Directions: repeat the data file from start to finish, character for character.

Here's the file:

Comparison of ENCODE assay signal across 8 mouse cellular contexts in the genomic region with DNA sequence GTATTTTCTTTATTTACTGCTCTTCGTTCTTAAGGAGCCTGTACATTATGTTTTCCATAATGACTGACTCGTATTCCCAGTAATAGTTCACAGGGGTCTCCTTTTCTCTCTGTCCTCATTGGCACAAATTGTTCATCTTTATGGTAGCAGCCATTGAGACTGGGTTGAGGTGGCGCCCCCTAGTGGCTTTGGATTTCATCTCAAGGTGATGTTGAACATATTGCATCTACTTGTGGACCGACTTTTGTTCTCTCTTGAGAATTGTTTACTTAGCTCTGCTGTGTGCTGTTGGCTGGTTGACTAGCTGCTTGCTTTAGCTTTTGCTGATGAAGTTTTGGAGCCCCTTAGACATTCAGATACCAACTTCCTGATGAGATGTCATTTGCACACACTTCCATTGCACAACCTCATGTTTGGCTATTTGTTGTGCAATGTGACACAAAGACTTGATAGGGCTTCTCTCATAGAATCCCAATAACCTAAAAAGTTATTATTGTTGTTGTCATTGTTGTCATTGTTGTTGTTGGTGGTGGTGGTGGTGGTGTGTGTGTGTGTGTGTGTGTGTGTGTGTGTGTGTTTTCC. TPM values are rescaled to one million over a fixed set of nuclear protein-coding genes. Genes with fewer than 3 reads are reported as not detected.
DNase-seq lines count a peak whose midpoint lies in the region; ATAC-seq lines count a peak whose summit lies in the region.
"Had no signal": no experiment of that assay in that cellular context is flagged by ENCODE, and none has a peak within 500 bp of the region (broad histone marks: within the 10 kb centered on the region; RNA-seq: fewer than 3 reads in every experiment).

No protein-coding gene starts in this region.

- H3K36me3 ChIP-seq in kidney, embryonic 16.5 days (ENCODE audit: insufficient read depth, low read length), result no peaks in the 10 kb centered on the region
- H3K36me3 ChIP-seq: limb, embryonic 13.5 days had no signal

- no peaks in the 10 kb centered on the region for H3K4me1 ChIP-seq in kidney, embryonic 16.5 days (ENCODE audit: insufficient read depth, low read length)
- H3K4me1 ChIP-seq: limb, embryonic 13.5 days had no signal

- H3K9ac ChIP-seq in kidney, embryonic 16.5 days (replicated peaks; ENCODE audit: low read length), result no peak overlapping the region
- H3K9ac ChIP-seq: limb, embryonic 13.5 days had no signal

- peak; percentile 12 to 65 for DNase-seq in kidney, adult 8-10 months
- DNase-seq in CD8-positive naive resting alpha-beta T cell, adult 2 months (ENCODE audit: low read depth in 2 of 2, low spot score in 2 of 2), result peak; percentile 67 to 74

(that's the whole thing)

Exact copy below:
Comparison of ENCODE assay signal across 8 mouse cellular contexts in the genomic region with DNA sequence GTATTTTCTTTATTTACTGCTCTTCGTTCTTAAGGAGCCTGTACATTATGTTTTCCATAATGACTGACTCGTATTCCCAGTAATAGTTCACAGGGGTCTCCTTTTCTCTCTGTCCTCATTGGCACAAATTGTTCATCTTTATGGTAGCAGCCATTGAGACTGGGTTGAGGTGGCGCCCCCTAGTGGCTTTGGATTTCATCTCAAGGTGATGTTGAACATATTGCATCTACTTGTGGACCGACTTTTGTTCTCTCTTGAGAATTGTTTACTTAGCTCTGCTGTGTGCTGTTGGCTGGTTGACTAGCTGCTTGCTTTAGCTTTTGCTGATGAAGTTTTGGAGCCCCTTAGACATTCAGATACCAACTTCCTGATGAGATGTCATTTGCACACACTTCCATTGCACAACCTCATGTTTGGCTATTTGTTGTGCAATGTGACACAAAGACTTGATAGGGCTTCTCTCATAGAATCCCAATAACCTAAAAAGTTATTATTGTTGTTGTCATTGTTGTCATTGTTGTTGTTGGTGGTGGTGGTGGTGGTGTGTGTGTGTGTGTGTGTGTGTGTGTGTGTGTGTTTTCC. TPM values are rescaled to one million over a fixed set of nuclear protein-coding genes. Genes with fewer than 3 reads are reported as not detected.
DNase-seq lines count a peak whose midpoint lies in the region; ATAC-seq lines count a peak whose summit lies in the region.
"Had no signal": no experiment of that assay in that cellular context is flagged by ENCODE, and none has a peak within 500 bp of the region (broad histone marks: within the 10 kb centered on the region; RNA-seq: fewer than 3 reads in every experiment).

No protein-coding gene starts in this region.

- H3K36me3 ChIP-seq in kidney, embryonic 16.5 days (ENCODE audit: insufficient read depth, low read length), result no peaks in the 10 kb centered on the region
- H3K36me3 ChIP-seq: limb, embryonic 13.5 days had no signal

- no peaks in the 10 kb centered on the region for H3K4me1 ChIP-seq in kidney, embryonic 16.5 days (ENCODE audit: insufficient read depth, low read length)
- H3K4me1 ChIP-seq: limb, embryonic 13.5 days had no signal

- H3K9ac ChIP-seq in kidney, embryonic 16.5 days (replicated peaks; ENCODE audit: low read length), result no peak overlapping the region
- H3K9ac ChIP-seq: limb, embryonic 13.5 days had no signal

- peak; percentile 12 to 65 for DNase-seq in kidney, adult 8-10 months
- DNase-seq in CD8-positive naive resting alpha-beta T cell, adult 2 months (ENCODE audit: low read depth in 2 of 2, low spot score in 2 of 2), result peak; percentile 67 to 74